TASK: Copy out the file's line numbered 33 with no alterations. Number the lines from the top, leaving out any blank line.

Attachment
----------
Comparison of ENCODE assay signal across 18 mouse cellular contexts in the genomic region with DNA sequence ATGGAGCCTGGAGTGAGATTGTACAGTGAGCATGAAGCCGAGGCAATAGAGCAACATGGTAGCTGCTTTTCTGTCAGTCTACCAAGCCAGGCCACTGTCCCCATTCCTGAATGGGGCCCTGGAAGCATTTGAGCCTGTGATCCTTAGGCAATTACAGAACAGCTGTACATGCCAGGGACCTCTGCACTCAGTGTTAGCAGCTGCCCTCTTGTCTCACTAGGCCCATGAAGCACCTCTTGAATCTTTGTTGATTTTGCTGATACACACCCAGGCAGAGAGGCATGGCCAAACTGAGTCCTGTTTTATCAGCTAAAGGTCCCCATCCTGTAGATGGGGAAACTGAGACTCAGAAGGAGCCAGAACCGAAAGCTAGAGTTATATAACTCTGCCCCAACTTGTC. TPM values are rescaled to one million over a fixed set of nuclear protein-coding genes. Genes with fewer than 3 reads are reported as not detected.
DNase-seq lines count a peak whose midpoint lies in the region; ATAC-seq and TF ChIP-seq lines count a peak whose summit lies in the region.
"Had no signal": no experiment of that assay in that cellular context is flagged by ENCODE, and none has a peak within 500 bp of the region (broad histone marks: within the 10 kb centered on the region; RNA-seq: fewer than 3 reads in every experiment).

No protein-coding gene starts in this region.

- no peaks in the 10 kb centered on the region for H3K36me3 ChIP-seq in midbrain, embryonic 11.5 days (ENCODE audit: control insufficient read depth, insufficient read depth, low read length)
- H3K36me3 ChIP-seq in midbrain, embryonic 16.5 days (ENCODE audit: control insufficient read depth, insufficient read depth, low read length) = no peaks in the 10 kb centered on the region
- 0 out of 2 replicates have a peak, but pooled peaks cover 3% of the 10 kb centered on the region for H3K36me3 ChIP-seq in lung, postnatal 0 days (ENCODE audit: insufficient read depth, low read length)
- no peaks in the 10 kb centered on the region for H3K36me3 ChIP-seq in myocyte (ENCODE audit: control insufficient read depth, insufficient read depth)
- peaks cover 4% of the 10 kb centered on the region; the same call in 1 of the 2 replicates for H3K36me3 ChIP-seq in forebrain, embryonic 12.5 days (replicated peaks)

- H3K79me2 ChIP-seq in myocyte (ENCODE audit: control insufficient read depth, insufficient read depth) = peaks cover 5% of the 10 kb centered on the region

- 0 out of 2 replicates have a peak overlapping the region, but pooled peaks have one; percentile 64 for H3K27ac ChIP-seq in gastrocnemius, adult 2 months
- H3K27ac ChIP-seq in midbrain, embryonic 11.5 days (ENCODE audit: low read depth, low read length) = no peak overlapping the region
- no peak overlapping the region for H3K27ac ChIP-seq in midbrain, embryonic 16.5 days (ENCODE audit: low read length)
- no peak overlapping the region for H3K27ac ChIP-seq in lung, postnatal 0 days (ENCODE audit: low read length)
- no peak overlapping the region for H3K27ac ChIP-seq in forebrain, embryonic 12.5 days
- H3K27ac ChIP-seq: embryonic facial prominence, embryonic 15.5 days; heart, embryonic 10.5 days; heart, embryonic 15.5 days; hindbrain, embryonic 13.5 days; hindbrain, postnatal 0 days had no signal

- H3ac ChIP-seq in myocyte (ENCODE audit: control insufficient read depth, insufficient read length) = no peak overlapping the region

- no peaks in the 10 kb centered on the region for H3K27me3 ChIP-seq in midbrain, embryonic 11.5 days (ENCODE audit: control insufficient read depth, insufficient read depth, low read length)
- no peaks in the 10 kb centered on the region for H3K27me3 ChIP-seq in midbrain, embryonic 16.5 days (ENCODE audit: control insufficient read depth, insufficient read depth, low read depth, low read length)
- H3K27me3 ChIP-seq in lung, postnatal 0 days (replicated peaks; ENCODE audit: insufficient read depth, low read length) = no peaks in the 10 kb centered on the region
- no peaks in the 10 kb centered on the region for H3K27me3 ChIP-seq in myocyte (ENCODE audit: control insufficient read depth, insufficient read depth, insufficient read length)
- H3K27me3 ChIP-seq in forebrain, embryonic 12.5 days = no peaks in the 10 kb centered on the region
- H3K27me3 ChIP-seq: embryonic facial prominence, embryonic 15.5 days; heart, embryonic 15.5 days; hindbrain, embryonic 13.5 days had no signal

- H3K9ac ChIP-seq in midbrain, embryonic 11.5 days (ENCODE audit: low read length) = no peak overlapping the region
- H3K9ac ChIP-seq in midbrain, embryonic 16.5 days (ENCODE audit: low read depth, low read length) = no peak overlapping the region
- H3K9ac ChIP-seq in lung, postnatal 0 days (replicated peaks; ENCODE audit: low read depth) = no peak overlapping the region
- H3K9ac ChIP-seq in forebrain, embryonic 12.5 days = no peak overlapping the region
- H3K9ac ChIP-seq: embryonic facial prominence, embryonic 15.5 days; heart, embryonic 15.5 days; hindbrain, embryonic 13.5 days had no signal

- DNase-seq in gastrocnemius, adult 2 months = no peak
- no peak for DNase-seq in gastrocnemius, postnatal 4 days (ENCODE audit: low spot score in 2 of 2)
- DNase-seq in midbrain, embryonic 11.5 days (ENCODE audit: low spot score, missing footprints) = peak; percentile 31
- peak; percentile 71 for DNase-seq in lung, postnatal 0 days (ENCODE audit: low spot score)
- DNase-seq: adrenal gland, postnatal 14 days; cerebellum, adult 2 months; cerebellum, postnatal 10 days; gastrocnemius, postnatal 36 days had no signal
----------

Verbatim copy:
- DNase-seq: adrenal gland, postnatal 14 days; cerebellum, adult 2 months; cerebellum, postnatal 10 days; gastrocnemius, postnatal 36 days had no signal